Time for an explanation

Our view: Mayor Sheila Dixon wants to keep working as if nothing has happened, but her guilty verdict creates a leadership vacuum in Baltimore that must be filled

December 03, 2009

Mayor Sheila Dixon deserves every right of due process the court system provides - post-trial motions, appeals and arguments about the meaning of the state constitution's clause on the removal of elected officials who have been convicted of crimes. But Baltimore needs stable, strong leadership it can trust. Homicides spiked last month, and the city's budget is in crisis - with the worst likely yet to come. Mayor Dixon's response to the guilty verdict against her Tuesday has been the same one she has employed at every step of the way in the investigation against her: a pledge to continue the work of the city as if nothing had happened. That is no longer possible.

Former Mayor Kurt Schmoke had it exactly right when he said that Mayor Dixon needs, finally, to recognize that she has a duty greater than protecting her legal options. He said Tuesday that the mayor need not admit legal guilt but must apologize.

"She needs to do something that is more than issuing a statement saying, 'We will continue on.' The time requires more of her," Mr. Schmoke said.

Indeed it does. It requires more than a vague statement from the city solicitor decreeing that the verdict did not necessitate any change in leadership. And it requires more than a vow by the mayor's private attorney that he will be exploring all options.

As much as Mayor Dixon might like to be seen as soldiering on, the verdict has created a leadership crisis at City Hall. She must acknowledge that and let the public know exactly what her plans are for attempting to maintain her office or to facilitate the orderly transfer of power to City Council President Stephanie C. Rawlings-Blake.

The state constitution specifies that a public official shall be suspended from office without pay or benefits if convicted of a felony or "a misdemeanor related to his public duties and responsibilities and involves moral turpitude for which the penalty may be incarceration in any penal institution."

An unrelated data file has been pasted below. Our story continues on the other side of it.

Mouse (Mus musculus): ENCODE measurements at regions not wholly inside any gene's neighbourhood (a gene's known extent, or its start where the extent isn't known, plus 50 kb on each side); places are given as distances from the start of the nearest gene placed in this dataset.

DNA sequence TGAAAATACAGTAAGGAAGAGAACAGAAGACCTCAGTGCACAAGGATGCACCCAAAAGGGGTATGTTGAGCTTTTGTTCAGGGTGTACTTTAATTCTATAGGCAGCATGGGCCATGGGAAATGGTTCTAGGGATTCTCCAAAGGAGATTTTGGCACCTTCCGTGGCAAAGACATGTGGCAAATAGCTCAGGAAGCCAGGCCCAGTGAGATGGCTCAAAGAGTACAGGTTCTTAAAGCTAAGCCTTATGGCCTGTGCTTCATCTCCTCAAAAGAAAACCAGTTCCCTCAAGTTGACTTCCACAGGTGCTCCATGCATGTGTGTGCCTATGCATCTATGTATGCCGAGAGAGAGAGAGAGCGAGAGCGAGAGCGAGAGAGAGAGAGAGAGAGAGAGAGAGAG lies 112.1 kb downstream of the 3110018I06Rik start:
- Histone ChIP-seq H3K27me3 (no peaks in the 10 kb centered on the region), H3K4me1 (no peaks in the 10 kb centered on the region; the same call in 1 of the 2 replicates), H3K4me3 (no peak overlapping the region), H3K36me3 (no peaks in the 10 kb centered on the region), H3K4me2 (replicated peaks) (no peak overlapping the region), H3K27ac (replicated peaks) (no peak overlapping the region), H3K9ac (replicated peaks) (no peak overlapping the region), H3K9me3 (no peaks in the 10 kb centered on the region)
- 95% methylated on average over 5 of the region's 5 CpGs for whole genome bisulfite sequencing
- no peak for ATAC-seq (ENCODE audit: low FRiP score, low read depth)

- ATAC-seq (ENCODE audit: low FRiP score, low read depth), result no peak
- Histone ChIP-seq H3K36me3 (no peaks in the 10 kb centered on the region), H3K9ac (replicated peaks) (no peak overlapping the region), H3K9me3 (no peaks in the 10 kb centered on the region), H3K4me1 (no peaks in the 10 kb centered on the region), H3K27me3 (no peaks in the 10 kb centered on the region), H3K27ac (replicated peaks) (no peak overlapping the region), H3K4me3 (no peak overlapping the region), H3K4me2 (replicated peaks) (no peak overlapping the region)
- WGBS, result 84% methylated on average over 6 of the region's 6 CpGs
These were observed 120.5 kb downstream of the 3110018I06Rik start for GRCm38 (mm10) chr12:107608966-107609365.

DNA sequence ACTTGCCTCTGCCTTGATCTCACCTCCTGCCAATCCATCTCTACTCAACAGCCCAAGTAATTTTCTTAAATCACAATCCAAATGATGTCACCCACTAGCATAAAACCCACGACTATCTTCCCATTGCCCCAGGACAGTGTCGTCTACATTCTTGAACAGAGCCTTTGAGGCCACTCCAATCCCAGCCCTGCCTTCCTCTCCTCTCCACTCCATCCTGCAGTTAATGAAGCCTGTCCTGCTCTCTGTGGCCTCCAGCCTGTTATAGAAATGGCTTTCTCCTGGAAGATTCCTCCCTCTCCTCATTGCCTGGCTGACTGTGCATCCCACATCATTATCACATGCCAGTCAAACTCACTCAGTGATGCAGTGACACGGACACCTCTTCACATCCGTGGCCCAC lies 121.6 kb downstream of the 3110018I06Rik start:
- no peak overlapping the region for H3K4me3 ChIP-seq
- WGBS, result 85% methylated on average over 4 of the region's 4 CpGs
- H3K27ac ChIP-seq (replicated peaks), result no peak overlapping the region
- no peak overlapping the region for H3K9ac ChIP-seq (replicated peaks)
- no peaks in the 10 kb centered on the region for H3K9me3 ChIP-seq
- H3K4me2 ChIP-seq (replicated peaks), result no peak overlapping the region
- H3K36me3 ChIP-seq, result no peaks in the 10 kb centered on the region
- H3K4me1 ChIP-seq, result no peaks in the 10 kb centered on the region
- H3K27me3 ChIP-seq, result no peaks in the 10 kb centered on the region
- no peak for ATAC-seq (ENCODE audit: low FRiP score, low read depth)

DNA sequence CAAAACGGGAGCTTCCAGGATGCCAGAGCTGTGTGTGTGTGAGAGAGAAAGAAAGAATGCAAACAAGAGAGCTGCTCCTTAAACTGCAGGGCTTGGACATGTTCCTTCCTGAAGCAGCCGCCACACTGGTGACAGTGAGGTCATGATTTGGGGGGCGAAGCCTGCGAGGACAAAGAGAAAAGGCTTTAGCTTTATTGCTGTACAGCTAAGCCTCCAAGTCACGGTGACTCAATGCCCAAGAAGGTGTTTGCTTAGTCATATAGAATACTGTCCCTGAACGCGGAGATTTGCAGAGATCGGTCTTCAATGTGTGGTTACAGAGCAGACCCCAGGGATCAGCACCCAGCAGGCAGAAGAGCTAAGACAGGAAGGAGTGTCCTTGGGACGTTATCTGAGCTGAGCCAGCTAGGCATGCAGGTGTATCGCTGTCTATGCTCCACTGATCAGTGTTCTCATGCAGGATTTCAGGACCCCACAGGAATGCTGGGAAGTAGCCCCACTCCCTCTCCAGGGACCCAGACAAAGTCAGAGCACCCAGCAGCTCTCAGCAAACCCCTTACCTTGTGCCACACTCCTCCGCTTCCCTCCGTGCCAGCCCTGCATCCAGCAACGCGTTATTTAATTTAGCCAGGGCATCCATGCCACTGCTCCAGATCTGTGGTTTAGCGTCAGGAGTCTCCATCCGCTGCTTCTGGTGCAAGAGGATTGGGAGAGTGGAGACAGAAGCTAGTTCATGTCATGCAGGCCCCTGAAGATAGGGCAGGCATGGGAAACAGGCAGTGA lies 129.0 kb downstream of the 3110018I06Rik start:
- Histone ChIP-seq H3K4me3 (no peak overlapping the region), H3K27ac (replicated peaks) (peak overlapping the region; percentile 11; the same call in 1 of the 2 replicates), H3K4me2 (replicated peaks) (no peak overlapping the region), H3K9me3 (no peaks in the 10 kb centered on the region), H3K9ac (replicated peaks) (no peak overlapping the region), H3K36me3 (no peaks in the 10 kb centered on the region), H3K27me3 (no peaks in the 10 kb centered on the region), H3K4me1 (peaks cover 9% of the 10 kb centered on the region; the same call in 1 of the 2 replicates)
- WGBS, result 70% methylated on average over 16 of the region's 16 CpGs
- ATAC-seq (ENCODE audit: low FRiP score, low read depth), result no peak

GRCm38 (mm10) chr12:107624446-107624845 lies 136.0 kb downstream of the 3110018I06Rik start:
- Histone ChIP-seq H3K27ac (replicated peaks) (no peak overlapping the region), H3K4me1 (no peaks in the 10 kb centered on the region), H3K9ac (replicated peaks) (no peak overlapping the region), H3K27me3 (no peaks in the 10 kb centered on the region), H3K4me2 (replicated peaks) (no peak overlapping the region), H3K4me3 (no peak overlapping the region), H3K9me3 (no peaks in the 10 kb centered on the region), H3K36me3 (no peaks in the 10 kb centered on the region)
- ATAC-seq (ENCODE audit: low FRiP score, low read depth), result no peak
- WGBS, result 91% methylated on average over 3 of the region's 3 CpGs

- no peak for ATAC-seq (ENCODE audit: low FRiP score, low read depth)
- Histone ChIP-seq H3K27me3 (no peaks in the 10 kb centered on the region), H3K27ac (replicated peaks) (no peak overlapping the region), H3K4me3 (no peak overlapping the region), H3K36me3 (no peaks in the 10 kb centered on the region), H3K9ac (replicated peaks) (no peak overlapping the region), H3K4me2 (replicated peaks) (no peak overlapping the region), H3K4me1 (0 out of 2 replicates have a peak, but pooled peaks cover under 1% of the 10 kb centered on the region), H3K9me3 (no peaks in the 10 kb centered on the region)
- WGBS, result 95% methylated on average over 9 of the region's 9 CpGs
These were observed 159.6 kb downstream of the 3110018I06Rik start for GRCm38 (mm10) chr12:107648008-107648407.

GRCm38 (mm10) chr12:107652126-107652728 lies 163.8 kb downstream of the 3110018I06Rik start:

The charge on which Mayor Dixon was found guilty was a misdemeanor for which the penalty is one to five years in prison. The language of the charge stipulates that she misappropriated gift cards "in violation of her fiduciary duty to the city and citizens of Baltimore." Will she and her lawyers argue that the crime does not fit the standard in the constitution? If so, on what grounds?

The Maryland attorney general's office opined in the wake of former Gov. Marvin Mandel's guilty verdict in 1977 that "conviction" in the sense it is used in that clause of the constitution means the point at which the official has been sentenced. Does the mayor plan to seek a sentence that might somehow void the conviction - such as probation before judgment - or is the purpose of waiting until sentencing merely to hold onto power for as long as possible?

And finally, a question that has been hanging over the proceedings from the beginning is now more pertinent than ever: How is Mayor Dixon paying her seven attorneys? Does she have a legal defense fund, and, if so, who has donated to it? Does she harbor hope that, if her conviction is overturned on appeal, taxpayers will pick up the ever-increasing tab? Are the attorneys working pro bono?

Now is the time for Mayor Dixon to be forthright about what she has done and what she plans to do next. She cannot treat this solely as a private legal matter because much more is at stake than her political future and her pension. The city needs a strong mayor, and it cannot wait in limbo for months while Ms. Dixon pretends that nothing is wrong.

Readers respond
The people of Baltimore have worked hard over the last 20 years to prove that they live in a first-class city. They've had some major obstacles. Despite the many improvements she made during her time, Mayor Dixon's behavior shows a complete disregard for the people of her city, their reputations and their future. She must resign so that the people of Baltimore can move on, pick up the pieces and continue to show the world that their city really is "America's Greatest City."

Stephen A. Eberle

People are getting tired of Ms. Dixon saying that "we are moving the city forward." Now all the people working for her are using the same phrase. The only way for Ms. Dixon to "move the city forward" is to resign - immediately.

Ann Roberts

Baltimore Sun Articles
|
|
|
Please note the green-lined linked article text has been applied commercially without any involvement from our newsroom editors, reporters or any other editorial staff.